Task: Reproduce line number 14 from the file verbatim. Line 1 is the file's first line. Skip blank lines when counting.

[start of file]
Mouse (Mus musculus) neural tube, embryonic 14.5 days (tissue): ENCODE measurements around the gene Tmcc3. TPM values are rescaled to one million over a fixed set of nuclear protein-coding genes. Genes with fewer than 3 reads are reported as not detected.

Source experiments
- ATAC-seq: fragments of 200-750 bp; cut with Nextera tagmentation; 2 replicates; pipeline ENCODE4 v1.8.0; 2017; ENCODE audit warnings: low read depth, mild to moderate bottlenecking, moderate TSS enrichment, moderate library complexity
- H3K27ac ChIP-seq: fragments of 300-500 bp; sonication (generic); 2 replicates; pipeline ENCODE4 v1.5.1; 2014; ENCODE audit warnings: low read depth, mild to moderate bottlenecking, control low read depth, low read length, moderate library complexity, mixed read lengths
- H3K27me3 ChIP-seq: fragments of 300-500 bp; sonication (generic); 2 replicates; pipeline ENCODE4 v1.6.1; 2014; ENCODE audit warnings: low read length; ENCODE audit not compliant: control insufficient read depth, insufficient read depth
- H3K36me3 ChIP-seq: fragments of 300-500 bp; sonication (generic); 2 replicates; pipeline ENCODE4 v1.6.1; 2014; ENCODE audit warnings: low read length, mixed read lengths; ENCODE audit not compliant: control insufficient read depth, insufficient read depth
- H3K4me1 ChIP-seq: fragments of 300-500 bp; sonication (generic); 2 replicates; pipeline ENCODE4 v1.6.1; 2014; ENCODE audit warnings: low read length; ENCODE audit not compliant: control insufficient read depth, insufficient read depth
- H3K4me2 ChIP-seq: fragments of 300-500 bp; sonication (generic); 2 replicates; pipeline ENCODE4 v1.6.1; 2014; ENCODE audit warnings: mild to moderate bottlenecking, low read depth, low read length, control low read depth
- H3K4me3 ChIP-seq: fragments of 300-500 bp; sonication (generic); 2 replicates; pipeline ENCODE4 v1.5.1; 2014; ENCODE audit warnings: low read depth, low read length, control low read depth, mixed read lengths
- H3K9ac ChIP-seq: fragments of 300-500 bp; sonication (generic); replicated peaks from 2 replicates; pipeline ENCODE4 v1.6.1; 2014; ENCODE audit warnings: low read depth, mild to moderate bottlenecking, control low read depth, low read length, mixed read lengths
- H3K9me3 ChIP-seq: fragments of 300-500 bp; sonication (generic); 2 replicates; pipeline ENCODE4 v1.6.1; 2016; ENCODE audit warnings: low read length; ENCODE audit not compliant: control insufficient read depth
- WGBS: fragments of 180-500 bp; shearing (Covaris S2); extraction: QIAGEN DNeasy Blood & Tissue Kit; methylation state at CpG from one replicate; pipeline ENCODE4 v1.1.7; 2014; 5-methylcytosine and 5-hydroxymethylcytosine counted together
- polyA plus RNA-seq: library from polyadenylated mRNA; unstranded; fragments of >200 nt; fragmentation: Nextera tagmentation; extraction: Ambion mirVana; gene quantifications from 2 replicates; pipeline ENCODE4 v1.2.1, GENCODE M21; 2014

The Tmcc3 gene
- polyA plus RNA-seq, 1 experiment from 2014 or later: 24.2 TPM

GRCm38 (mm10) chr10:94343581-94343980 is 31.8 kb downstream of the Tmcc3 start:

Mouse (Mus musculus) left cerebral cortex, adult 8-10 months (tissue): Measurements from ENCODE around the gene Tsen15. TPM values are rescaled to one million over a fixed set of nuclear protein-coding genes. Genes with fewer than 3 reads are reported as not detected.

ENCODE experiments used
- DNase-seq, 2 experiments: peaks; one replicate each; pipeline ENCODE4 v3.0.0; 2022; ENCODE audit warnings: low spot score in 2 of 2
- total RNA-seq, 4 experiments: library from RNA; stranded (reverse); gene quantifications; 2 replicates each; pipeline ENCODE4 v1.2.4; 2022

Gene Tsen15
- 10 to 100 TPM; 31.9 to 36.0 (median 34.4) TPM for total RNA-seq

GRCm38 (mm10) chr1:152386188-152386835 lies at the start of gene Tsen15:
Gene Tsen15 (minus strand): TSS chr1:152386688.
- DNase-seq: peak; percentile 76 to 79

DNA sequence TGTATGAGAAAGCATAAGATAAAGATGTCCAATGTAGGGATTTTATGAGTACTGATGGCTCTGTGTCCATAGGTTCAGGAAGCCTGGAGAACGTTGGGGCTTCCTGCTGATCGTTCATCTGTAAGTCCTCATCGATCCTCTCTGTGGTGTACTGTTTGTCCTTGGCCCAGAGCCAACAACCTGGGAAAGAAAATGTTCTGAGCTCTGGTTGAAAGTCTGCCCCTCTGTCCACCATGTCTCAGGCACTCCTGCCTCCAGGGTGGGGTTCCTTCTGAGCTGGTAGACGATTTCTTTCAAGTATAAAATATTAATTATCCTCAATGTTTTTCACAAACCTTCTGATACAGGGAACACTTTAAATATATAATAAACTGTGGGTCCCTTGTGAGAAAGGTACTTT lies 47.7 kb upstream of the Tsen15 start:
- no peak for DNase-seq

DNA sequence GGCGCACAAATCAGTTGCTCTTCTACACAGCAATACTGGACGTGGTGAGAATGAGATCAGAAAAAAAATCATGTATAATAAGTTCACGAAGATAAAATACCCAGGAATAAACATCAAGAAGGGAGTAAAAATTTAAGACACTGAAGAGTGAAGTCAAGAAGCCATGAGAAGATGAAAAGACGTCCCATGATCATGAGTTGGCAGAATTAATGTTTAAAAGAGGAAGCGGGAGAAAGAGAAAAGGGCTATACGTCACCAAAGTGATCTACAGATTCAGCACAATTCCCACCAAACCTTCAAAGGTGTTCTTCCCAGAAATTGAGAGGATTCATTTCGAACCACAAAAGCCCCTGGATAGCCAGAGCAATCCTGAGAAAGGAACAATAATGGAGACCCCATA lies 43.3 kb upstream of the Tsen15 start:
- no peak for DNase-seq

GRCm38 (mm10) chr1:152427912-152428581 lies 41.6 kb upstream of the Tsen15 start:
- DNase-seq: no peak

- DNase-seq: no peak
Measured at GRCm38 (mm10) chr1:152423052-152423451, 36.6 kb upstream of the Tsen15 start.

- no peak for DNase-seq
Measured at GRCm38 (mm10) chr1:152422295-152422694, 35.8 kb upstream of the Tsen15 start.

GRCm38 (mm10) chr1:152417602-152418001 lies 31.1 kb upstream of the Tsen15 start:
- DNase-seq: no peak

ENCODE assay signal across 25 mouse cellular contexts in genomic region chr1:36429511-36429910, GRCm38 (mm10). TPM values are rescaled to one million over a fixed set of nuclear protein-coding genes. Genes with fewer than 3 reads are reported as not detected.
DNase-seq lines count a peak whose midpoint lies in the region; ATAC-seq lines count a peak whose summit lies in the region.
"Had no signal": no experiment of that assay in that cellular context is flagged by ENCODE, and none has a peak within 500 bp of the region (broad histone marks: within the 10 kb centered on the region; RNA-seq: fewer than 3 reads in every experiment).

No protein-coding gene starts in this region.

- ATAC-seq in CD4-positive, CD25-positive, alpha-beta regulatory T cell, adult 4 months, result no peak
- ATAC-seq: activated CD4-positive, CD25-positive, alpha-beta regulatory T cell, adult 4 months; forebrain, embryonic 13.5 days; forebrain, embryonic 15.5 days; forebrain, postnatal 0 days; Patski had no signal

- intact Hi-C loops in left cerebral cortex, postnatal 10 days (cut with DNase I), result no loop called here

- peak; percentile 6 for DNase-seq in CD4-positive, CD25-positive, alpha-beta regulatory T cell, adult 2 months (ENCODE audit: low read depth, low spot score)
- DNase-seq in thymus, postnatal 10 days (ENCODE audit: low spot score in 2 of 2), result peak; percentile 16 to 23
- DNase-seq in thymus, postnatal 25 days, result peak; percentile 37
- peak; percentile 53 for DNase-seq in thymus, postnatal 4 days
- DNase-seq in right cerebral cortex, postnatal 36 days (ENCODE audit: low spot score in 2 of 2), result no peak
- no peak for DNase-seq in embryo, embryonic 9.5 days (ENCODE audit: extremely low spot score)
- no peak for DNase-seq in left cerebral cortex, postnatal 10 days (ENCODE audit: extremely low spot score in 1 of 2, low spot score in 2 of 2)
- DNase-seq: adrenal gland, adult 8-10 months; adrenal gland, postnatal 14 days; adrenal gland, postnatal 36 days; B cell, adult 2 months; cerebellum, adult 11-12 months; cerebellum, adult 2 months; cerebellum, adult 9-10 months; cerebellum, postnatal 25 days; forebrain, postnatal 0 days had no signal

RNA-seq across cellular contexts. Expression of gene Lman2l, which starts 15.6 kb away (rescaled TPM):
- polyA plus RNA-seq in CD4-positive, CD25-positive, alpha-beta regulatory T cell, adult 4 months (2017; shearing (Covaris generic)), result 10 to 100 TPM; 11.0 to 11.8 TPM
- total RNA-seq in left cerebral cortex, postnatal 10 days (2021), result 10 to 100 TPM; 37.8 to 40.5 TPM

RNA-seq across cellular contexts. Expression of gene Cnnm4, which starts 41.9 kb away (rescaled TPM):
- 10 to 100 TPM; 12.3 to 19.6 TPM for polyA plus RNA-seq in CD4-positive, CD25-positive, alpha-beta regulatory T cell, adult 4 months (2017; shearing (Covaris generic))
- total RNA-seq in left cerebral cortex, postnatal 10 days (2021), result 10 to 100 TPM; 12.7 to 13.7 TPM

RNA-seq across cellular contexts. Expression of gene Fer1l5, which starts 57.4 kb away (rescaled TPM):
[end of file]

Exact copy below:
The Tmcc3 gene